Dec 6, 2015; Oakland, CA, USA; Oakland Raiders running back Jamize Olawale (49) carries the ball against the Kansas City Chiefs during the second quarter at O.co Coliseum. Mandatory Credit: Kelley L Cox-USA TODAY Sports
Before the 2015 season, Raiders fullback Jamize Olawale saw a majority of his snaps come on special teams, as he garnered just 17 touches in his first two years in Oakland. Now, with little running back depth to turn to, Olawale has benefited from an increased workload within Oakland’s offense, and as a result, has earned an extended role on this team.
According to Raiders.com, Olawale signed a three-year contract extension with the Raiders on Tuesday. In 2015, he has earned 32 touches for 180 yards and a touchdown.
At 6’1”, 240 pounds, Olawale fits the mold of a powerhouse back that can churn out yards in between the tackles, but he also is capable of making elusive plays on the outside and in the open field. As a former wide receiver at North Texas, Olawale is also a proven pass-catcher out of the backfield or even when split out into the slot.
Head coach Jack Del Rio touched on Olawale’s versatility in a press conference held after he had signed the extension.
“He’s done a great job of coming in every day and working hard at his role,” Del Rio, via Bill Williamson of ESPN.com. “He’s a guy that can play a lot of different roles. He’s got special-teams value. He’s got value as a blocker and he can also catch the ball out of the backfield or carry the ball.”
Given the recent praise surrounding Olawale, offensive coordinator Bill Musgrave will likely place an emphasis on getting him even more involved in the offense against Denver. Though he has had a career high in touches this season, Olawale is still averaging fewer than three carries a game.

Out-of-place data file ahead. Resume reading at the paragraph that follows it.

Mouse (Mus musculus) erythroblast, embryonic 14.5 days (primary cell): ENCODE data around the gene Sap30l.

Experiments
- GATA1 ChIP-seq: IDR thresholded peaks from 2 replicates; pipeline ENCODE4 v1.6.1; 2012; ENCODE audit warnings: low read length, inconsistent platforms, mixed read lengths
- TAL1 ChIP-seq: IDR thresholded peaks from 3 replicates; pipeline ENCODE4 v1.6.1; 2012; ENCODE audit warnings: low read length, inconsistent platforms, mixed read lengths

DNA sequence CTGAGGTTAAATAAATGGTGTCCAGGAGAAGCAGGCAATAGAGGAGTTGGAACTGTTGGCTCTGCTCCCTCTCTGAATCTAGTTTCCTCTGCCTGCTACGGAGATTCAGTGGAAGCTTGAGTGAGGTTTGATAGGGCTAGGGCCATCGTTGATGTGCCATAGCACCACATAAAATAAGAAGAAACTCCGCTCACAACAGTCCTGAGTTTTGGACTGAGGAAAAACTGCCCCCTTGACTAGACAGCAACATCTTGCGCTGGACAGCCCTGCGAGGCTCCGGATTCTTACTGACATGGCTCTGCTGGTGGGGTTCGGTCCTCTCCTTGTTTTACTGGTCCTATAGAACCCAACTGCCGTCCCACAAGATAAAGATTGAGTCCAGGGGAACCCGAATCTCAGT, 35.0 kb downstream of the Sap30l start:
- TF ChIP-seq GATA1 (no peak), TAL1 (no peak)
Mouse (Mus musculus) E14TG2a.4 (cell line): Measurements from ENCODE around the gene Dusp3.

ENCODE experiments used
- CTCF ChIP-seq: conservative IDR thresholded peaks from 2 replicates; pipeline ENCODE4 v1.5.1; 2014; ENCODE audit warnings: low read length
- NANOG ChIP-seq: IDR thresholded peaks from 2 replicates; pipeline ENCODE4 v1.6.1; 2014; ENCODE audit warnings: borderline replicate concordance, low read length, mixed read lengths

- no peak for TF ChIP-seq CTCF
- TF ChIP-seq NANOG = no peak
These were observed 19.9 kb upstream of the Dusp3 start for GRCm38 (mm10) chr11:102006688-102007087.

Against a top-five run defense like Denver, Olawale should see a heavy amount of touches out of the backfield in order to keep lead back Latavius Murray fresh on the early downs. Olawale’s powerful running style is also a good change of pace to Murray’s speedy, upright style, which in turn, could wear down the defense enough for Murray to break off a big run later in the game.
Olawale’s receiving ability also forces Denver’s defense into matchups they may not like, similarly to when Oakland lines up Marcel Reece at receiver. Though he likely won’t get a great deal of targets, Olawale still forces Denver to sometimes put guys they don’t want out of the box outside near the sideline, which could have both a positive effect on the run game and their passing attack.
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